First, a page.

I was told by neighbours that, last week alone, four criminals had been stoned to death in the streets, just about a kilometre from the police station.

One of the more articulate young men from the neighbourhood tried to explain the situation to this disbelieving scribe: “The police know about these things, but they are powerless. They arrest these punks, only to see them walking the streets. There is no political will on the part of our authorities to deal decisively with criminals. So the police have effectively given us the go-ahead. They only come around to collect corpses.”

This is scary stuff, you will agree.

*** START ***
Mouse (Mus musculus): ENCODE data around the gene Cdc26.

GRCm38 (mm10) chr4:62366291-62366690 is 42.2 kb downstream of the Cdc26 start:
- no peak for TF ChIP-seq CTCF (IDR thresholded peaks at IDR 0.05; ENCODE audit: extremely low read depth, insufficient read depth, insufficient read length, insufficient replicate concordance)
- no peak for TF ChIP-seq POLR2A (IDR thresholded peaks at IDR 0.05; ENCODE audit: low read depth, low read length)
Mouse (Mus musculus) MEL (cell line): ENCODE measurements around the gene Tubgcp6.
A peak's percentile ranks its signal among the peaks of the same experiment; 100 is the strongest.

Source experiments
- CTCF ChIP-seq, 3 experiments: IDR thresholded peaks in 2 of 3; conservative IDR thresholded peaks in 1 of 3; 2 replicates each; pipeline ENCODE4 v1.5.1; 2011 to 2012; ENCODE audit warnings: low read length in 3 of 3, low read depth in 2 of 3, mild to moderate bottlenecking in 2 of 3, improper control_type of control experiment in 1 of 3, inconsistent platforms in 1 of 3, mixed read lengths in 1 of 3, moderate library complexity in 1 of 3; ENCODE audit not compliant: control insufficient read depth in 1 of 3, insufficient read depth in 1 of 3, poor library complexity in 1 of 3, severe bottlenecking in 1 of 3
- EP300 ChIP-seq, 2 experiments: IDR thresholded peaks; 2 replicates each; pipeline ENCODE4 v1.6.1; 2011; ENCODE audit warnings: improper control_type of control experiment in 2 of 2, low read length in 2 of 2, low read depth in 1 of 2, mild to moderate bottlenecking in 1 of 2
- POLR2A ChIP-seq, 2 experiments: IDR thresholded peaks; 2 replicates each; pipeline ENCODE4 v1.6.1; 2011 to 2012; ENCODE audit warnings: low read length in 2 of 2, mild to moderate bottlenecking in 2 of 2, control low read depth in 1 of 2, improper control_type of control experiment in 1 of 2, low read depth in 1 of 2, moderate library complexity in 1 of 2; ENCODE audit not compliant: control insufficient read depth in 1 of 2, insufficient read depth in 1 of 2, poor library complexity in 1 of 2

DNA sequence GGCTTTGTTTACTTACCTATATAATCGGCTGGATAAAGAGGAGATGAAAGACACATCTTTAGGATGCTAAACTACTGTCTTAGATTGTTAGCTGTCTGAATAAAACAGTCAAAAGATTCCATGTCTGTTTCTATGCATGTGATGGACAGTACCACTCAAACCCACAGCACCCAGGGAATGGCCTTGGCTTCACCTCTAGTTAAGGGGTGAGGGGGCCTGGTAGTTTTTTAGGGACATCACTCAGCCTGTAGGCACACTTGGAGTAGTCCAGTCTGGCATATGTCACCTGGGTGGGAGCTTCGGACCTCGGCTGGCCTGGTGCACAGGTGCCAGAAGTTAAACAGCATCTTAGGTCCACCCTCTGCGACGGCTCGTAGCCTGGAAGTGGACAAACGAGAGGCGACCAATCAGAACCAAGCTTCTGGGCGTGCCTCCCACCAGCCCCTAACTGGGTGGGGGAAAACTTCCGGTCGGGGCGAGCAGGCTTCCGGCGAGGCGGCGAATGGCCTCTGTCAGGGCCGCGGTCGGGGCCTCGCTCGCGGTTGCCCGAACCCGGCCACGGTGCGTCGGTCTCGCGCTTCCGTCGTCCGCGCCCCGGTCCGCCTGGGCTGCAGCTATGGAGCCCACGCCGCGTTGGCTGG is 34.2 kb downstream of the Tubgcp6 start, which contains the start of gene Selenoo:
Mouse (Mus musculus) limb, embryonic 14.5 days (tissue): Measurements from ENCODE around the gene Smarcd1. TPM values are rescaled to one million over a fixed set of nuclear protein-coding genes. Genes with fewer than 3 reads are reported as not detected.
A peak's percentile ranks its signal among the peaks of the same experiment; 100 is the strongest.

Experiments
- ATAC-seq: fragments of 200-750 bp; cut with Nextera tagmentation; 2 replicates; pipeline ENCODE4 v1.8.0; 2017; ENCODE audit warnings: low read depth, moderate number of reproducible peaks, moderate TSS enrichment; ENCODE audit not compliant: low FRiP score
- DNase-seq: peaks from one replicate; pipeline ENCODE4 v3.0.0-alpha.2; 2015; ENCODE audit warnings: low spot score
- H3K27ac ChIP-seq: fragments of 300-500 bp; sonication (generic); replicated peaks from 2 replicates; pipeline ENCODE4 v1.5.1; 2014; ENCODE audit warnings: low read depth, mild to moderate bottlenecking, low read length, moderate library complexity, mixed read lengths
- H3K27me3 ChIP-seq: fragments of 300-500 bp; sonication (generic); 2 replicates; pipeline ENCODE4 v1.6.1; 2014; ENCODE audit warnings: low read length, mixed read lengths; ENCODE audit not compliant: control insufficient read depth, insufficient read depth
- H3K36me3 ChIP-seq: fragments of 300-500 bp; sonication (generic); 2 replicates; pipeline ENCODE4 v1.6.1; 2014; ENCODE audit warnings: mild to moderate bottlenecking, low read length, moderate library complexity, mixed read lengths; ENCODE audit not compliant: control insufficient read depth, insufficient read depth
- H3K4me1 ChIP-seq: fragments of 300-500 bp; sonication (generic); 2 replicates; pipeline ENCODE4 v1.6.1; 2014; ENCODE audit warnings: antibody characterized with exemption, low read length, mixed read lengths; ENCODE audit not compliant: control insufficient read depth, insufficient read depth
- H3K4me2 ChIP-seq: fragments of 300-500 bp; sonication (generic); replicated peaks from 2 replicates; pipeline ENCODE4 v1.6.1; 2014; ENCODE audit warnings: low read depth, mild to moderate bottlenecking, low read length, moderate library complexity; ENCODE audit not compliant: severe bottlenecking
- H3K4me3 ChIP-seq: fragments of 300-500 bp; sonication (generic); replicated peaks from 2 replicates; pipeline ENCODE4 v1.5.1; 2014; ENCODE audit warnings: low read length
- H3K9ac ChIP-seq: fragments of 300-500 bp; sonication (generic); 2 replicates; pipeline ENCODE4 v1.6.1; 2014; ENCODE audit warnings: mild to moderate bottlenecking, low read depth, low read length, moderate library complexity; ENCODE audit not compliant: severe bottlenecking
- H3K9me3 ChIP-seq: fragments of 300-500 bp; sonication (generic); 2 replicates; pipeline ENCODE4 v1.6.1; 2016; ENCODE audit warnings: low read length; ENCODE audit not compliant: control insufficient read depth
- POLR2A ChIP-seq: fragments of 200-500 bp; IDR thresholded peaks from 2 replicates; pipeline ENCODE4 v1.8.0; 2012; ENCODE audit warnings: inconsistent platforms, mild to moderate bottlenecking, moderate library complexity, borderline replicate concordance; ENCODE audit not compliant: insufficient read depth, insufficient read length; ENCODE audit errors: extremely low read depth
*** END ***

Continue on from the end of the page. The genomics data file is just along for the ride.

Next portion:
It’s doubly scary if you keep in mind that many communities have been through these cycles of vigilantes helping to arrest crime, only to turn to criminal acts themselves.

Desperate township dwellers might celebrate the fact that someone is taking care of the crime problem — but history shows us the celebration won’t last long.

Vigilantism only breeds pig-headedness among those who have taken it upon themselves to take the fate of our communities into their own hands.

Community policing forums , working with the police, coupled with civic-mindedness among members of the public who should take our policemen to task, can go a long way towards ensuring that our streets are patrolled, the thugs arrested. Vigilante short cuts are anathema to law and order.